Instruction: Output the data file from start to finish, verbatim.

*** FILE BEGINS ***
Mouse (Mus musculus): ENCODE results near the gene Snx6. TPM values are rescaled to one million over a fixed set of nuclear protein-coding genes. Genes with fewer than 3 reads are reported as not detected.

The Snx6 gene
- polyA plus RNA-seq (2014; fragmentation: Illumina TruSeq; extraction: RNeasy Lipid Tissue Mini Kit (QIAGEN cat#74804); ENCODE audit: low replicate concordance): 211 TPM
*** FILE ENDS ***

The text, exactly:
Mouse (Mus musculus): ENCODE results near the gene Snx6. TPM values are rescaled to one million over a fixed set of nuclear protein-coding genes. Genes with fewer than 3 reads are reported as not detected.

The Snx6 gene
- polyA plus RNA-seq (2014; fragmentation: Illumina TruSeq; extraction: RNeasy Lipid Tissue Mini Kit (QIAGEN cat#74804); ENCODE audit: low replicate concordance): 211 TPM